March 2009- In The Life episode “Women Through The Lens”

inthelife_march2009

Preface

I’m new to learning of this show’s existence, but In The Life has been on the air for a long time.  It’s a monthly show that covers various topics relevant to the LGBT community and airs on select PBS stations nationwide (see the upper right corner of their homepage- http://www.inthelifetv.org/ and enter your zip code to find out if it airs on a station in your town).  You can also watch episodes online (http://www.inthelifetv.org/html/watchitl.shtml) or download as a podcast.

I’m sort of testing the waters with this first post to see if and how you’ll respond, regardless of sexual orientation, and perhaps develop an ongoing monthly forum to discuss the show. I encourage you to comment with your thoughts and share your ideas/suggestions by using my CONTACT ME CONTACT ME page or by leaving a comment within one of these posts.

Episode Summary

This month’s IN THE LIFE commemorates Women’s History Month by focusing its lens on popular representations of LGBT women in television and cinema, highlighting the stories and the collaborations behind them.

Legacy of “The L Word”

The first segment of March 2009’s In The Life discussed the now ended Showtime series The L Word and its resulting impact on mass audiences through a show with an all lesbian cast.  Commentary from the show’s executive producer Ilene Chaiken as well as many beloved cast members weigh in with their perspectives of the show’s impact.

Through the course of six seasons, The L Word joined the ranks of classic series like Sex and the City, Friends, and Living Single.  Those of us who watched the show, were drawn to it for different reasons.  My husband, very much a man’s man (yet open minded), typified the guy that was drawn to sexiness of hot women having cat fights and making love.  That viewpoint always bothers me because I feel like it’s another Hollywood objectification of women.  At the same time, it gets ratings and $$$.

I was not instantly hooked on The L Word.  I am not someone who likes any show where sex is central to the storyline, and I don’t tend to talk about sex openly amongst my friends either (case and point, my interview with erotica noir novelist Mozét http://ifelicious.com/?p=1098 was something I long debated before deciding to conduct and publish).  I also hated that my husband watched the show “licking his chops” (I’m being extreme) so I tended to leave the room when the show came on.  However, when tennis star Dana (Erin Daniels) is diagnosed with and dies from breast cancer in Season 3, I began to see the show as something more.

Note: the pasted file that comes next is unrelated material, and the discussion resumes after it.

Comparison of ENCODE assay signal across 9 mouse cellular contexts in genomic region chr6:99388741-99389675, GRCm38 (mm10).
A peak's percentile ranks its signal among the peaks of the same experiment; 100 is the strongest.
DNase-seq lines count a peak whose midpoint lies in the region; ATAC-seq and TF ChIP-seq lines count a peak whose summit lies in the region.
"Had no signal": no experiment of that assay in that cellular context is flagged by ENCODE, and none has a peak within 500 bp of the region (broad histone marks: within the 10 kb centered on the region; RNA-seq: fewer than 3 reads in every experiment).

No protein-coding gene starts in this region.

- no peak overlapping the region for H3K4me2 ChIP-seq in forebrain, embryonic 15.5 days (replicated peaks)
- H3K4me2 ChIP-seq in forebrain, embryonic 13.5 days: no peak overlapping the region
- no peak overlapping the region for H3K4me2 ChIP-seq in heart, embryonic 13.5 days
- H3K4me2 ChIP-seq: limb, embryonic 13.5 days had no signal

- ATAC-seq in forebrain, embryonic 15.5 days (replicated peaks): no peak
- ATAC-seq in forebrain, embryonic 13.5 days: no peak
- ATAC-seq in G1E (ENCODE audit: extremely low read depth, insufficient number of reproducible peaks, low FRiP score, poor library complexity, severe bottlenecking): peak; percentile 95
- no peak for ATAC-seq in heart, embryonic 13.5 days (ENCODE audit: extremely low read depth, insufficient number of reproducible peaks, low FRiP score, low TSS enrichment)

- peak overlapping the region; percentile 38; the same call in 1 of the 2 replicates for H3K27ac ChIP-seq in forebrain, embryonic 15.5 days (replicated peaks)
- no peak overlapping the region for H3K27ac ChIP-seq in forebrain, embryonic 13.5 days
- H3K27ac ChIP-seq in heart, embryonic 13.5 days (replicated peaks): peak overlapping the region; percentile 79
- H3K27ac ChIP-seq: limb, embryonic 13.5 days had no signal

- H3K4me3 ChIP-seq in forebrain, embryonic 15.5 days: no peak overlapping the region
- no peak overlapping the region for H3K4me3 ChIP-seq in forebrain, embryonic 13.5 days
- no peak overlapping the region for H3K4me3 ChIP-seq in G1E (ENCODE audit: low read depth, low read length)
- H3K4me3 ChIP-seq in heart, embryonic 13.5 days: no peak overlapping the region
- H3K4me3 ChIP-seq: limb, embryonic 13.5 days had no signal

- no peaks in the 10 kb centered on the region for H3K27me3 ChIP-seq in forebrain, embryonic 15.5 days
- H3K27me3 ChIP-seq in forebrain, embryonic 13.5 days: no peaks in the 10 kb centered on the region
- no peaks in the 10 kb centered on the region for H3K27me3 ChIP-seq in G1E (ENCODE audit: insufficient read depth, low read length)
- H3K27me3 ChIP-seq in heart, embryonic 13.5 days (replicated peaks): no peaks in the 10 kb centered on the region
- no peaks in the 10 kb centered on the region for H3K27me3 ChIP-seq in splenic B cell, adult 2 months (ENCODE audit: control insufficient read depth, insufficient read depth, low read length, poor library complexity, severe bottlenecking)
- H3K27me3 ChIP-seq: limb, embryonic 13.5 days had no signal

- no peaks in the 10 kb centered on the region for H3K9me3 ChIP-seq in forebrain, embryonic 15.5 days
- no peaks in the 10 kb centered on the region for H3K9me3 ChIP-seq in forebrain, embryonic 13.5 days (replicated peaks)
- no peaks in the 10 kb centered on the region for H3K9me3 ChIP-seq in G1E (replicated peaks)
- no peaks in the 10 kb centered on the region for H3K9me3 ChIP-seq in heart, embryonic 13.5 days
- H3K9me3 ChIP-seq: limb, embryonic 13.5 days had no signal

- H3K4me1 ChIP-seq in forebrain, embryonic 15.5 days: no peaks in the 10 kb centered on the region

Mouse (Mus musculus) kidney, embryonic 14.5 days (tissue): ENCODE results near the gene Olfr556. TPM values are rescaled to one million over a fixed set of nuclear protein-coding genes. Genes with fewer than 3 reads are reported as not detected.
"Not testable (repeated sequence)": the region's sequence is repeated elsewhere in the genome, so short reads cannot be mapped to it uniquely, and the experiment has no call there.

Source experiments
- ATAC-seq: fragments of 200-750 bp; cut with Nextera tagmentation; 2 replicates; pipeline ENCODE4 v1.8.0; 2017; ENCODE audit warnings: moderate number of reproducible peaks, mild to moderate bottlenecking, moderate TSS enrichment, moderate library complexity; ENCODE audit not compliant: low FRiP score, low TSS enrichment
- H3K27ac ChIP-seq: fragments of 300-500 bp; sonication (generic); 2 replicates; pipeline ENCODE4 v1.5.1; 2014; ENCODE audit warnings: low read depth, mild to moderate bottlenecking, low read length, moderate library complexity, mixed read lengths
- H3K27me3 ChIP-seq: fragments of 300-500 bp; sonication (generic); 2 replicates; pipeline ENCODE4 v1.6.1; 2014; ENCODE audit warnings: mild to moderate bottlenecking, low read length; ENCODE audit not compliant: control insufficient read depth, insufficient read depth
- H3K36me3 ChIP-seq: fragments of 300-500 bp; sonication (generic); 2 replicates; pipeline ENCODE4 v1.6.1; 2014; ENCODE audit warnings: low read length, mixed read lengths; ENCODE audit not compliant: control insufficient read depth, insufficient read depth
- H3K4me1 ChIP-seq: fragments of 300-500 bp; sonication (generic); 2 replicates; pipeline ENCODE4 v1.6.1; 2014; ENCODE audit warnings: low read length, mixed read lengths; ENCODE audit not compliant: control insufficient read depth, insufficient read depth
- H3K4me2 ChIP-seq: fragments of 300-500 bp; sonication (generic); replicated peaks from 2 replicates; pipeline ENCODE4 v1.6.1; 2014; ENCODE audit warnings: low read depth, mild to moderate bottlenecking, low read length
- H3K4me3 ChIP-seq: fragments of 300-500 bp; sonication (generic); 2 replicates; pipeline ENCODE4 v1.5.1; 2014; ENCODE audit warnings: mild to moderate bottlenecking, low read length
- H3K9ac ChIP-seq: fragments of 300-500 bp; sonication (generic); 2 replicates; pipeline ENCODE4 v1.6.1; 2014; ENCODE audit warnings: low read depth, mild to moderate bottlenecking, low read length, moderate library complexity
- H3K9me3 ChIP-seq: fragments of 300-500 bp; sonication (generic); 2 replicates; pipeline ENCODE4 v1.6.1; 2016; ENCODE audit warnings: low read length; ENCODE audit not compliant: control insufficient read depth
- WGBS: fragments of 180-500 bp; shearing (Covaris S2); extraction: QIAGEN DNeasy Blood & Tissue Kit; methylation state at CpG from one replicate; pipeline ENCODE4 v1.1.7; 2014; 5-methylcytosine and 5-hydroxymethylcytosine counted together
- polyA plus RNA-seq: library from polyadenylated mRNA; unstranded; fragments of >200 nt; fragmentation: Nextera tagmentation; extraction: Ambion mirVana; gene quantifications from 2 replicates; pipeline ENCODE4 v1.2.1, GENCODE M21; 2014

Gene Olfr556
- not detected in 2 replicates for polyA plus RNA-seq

Eventually, I grew to love and hate the characters as I did with any show.  My goodness, Alice (Leisha Hailey), is so chatty and annoying and does it oh so well.  Shane (Katherine Moenning) played her role as the sexy womanizer so well that I, too, found her sexy.  She’s probably the only woman on that show that I felt an attraction.  Then there was THE Foxy Brown, Pam Grier, of 70s iconic fame on the show as Kit.  Not to mention 80s icon with leg warmers and a dream from Flashdance, Jennifer Beals as Bette.

So what exactly led me to embrace the show?

I think it was a matter of shedding my own insecurities and societal baggage that allowed me to appreciate the show.  I relate to Leisha Hailey’s story of a woman who walked up to her and whispered that she loved the show as if she wasn’t allowed to openly declare that in front of her boyfriend.   Would liking the show mean that I’m really a lesbian?  Where does this fit within my belief system, or more honestly, why doesn’t this fit within my belief system per the way I was raised?

Reflection

Overly Hollywood, too lipstick or not, mission accomplished by my own testimonial and I’m sure many of yours.  We fear what we don’t know.  The L Word increased awareness and acceptance of being a lesbian to a broad audience.  Whether it’s a realistic portrayal or not can be said for just about anything we see in Hollywood.  From my perspective as a woman, it was nice  to see a show all about women have depth and be entertaining without a man influencing the storyline.  That’s just powerful.

What’s next now that The L Word series has ended?

Lesbian representation, homophobia in Hollywood, and state of queer cinema